Little Things Add Up
Friday, June 26, 2015
Evidence suggests that the amount of activity is more important than the specific manner in which the activity is performed.
When this is understood, the principle of accumulation becomes very appealing. Short sessions of physical activity might fit better into a busy schedule than a single long session.
Accumulating 30 minutes of activity in short sessions brings substantial benefits. Activities may include walking upstairs instead of taking an elevator, walking instead of driving short distances, or pedaling a stationary cycle while watching TV.
Gardening, housework, raking leaves, or even playing actively with children can also contribute to a 30-minute-per day total if performed at an intensity equivalent to brisk walking.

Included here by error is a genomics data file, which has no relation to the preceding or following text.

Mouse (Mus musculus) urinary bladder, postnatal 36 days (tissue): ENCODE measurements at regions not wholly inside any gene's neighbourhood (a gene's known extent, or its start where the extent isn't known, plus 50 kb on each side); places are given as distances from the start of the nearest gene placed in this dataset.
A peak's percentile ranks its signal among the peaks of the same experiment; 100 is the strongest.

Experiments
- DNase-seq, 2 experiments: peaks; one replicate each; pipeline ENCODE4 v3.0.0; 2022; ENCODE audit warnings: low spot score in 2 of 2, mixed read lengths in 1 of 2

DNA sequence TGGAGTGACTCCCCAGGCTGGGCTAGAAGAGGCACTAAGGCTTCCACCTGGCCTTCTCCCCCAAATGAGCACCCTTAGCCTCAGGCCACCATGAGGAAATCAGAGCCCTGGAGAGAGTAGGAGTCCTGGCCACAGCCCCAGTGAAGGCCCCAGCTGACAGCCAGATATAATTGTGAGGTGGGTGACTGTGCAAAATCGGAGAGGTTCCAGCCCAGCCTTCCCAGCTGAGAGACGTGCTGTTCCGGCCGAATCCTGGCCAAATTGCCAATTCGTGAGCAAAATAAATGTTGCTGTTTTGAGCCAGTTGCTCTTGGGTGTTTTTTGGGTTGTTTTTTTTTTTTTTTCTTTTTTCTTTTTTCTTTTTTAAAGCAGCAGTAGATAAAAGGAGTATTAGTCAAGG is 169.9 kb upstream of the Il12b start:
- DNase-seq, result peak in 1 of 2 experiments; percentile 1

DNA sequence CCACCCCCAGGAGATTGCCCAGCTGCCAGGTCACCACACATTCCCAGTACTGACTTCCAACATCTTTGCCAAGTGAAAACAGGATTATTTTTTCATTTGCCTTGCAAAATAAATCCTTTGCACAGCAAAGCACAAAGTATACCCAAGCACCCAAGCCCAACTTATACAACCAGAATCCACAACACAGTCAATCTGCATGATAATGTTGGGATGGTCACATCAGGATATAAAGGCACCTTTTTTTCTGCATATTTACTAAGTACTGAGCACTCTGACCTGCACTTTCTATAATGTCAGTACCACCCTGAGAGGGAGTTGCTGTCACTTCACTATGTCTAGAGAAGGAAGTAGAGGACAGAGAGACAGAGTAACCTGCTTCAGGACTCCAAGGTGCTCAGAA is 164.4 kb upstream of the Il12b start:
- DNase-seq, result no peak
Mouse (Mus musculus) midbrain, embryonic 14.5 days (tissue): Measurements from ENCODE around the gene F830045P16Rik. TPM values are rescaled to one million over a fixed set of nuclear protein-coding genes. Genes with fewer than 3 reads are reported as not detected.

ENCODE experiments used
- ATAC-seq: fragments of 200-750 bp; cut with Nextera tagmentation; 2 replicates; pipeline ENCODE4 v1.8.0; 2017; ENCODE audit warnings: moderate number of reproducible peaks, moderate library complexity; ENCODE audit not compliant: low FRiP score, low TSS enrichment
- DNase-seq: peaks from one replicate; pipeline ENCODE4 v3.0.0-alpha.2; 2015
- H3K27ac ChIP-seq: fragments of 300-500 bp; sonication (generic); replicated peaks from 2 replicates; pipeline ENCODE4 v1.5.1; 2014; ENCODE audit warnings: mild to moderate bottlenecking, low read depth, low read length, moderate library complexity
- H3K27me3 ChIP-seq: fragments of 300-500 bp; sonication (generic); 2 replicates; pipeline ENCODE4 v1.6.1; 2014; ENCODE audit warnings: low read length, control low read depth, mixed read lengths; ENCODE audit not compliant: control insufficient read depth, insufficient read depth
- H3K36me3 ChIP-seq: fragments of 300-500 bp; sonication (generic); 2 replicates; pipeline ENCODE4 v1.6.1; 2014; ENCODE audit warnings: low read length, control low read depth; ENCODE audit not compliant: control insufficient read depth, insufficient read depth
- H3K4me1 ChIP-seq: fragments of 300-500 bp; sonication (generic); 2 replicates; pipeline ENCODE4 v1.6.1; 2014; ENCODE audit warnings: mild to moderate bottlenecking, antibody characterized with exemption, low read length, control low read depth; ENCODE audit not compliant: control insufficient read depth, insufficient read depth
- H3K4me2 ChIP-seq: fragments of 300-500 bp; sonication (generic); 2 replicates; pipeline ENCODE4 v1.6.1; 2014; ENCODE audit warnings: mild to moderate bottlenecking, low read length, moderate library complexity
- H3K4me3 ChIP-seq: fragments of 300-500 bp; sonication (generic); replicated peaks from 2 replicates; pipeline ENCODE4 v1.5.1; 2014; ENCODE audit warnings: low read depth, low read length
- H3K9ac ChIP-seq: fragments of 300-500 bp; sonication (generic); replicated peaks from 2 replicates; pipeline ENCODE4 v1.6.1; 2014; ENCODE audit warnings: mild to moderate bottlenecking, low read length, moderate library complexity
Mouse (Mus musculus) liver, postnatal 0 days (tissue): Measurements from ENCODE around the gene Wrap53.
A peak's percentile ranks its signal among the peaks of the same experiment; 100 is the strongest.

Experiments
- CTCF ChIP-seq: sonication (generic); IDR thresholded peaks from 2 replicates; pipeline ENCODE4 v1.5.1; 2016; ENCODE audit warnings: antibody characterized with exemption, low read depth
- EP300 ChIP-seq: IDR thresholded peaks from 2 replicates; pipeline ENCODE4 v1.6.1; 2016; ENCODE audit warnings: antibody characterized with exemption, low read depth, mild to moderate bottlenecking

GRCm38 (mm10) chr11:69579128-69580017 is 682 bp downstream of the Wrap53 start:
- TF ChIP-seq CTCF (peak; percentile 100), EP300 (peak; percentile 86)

One option is breaking daily exercise into two 15-minute sessions – walk 1 mile briskly in the morning, then mow the lawn for 15 minutes in the evening. One could alternately choose three 10-minute sessions – walk 10 minutes to work, walk another 10 minutes during your lunch break, and then ride your stationary bike for another 10 minutes in the evening.
Researchers evaluated two groups on the increase in their fitness level using two different regimens. One was 30 minutes of continuous activity, the other was three 10-minute exercise sessions.
They found that the multiple shorter sessions of exercise produced similar and significant improvement in fitness levels when compared with the continuous exercise.36
In another similar study, researcher Ebisu studied the effects of running on fitness and blood lipids. He found similar results in fitness level improvement but found that the high-density lipoprotein, the healthy cholesterol, increased more in the group who spread their exercise over the three times per day.37